Mrs A, myself and the girls had pitched up at our log cabin on the Norfolk coast to spend a few days with Dad and Bruv. After unloading our car of dog, food and holdalls, we helped Bruv lever out his printer and, with one of us at each corner, humped the beast into the cabin. It rested on the table, causing the legs to bulge slightly.
Between bouts of furious piss-taking and general hilarity, Bruv found the wherewithall to explain that the Wi-Fi was on the blink at home and that he was desperate to get his tax return completed, printed and posted so that he could bank his rebate tout-suite. Making space in the car for the printer was more important than packing, say, clothes, or anything else useful. Good job the barometer needle had swung firmly to ‘good’ with all immediate forecasts predicting a heatwave.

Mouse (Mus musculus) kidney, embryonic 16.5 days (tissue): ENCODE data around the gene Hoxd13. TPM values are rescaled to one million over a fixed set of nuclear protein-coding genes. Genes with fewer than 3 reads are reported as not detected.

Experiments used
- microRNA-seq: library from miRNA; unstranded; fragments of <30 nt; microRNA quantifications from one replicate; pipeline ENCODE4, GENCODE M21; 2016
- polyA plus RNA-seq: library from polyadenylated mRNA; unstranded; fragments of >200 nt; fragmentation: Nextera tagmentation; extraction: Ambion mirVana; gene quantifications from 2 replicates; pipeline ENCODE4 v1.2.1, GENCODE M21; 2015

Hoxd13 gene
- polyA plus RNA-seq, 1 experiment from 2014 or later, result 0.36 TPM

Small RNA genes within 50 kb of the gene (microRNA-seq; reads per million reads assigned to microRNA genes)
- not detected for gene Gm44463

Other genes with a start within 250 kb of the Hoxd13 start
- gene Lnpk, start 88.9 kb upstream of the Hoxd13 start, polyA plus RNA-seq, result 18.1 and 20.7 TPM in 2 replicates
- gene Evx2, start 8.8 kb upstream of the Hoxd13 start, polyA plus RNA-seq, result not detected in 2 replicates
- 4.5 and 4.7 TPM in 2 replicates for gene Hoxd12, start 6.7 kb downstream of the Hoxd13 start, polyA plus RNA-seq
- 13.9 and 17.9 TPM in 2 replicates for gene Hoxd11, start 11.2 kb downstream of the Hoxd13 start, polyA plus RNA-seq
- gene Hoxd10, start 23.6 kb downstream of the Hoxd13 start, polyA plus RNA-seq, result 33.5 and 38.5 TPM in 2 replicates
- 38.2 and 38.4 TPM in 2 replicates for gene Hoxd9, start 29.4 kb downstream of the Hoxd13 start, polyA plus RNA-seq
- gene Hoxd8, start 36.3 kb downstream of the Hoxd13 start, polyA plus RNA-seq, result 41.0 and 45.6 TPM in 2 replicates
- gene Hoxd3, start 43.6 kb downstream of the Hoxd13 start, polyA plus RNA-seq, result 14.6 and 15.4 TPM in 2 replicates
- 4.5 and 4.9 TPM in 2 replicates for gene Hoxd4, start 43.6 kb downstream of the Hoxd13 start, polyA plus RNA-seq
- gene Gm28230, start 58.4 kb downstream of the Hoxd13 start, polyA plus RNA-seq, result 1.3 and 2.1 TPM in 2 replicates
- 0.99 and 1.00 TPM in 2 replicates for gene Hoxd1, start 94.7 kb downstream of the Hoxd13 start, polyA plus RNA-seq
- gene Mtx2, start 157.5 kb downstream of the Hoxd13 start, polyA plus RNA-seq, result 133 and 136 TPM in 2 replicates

We explored the cabin that was to be our home for the next few days: hot-tub, check; en-suites, check; BBQ terrace, check. Just one hitch. We were nestled at the bottom of a steep valley, shaded by conifers and beeches. Wi-Fi: uncheck. Intermittent at best. (Who knew Norfolk had hills?)
The weather did not disappoint, even if the IT did. There were some glorious cliff top walks to Cromer and Mundesley; and plenty of lounging around in the sun at genteel locations like Felbrigg Hall and Overstrand. I like Norfolk.